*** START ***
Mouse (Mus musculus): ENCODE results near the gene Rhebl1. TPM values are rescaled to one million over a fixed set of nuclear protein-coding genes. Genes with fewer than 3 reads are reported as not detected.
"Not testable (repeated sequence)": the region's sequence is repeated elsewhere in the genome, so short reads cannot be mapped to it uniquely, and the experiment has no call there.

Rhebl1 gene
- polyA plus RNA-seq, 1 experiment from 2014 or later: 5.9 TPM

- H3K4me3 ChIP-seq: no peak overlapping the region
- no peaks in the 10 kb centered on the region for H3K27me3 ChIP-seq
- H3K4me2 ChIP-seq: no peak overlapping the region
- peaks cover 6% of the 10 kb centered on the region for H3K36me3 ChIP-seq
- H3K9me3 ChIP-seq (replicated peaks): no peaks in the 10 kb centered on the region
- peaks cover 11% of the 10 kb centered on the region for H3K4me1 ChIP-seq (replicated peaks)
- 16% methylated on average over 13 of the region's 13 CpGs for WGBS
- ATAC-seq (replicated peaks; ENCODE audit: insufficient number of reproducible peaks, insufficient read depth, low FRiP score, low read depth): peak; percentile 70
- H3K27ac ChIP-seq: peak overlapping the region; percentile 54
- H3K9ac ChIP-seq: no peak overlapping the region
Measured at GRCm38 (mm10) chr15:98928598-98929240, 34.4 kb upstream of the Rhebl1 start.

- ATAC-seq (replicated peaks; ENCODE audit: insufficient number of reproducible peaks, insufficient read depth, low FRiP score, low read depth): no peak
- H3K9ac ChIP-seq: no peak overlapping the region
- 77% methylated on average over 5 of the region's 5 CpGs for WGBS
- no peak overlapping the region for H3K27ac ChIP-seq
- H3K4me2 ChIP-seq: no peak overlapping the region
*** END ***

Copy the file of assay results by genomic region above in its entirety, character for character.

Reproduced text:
Mouse (Mus musculus): ENCODE results near the gene Rhebl1. TPM values are rescaled to one million over a fixed set of nuclear protein-coding genes. Genes with fewer than 3 reads are reported as not detected.
"Not testable (repeated sequence)": the region's sequence is repeated elsewhere in the genome, so short reads cannot be mapped to it uniquely, and the experiment has no call there.

Rhebl1 gene
- polyA plus RNA-seq, 1 experiment from 2014 or later: 5.9 TPM

- H3K4me3 ChIP-seq: no peak overlapping the region
- no peaks in the 10 kb centered on the region for H3K27me3 ChIP-seq
- H3K4me2 ChIP-seq: no peak overlapping the region
- peaks cover 6% of the 10 kb centered on the region for H3K36me3 ChIP-seq
- H3K9me3 ChIP-seq (replicated peaks): no peaks in the 10 kb centered on the region
- peaks cover 11% of the 10 kb centered on the region for H3K4me1 ChIP-seq (replicated peaks)
- 16% methylated on average over 13 of the region's 13 CpGs for WGBS
- ATAC-seq (replicated peaks; ENCODE audit: insufficient number of reproducible peaks, insufficient read depth, low FRiP score, low read depth): peak; percentile 70
- H3K27ac ChIP-seq: peak overlapping the region; percentile 54
- H3K9ac ChIP-seq: no peak overlapping the region
Measured at GRCm38 (mm10) chr15:98928598-98929240, 34.4 kb upstream of the Rhebl1 start.

- ATAC-seq (replicated peaks; ENCODE audit: insufficient number of reproducible peaks, insufficient read depth, low FRiP score, low read depth): no peak
- H3K9ac ChIP-seq: no peak overlapping the region
- 77% methylated on average over 5 of the region's 5 CpGs for WGBS
- no peak overlapping the region for H3K27ac ChIP-seq
- H3K4me2 ChIP-seq: no peak overlapping the region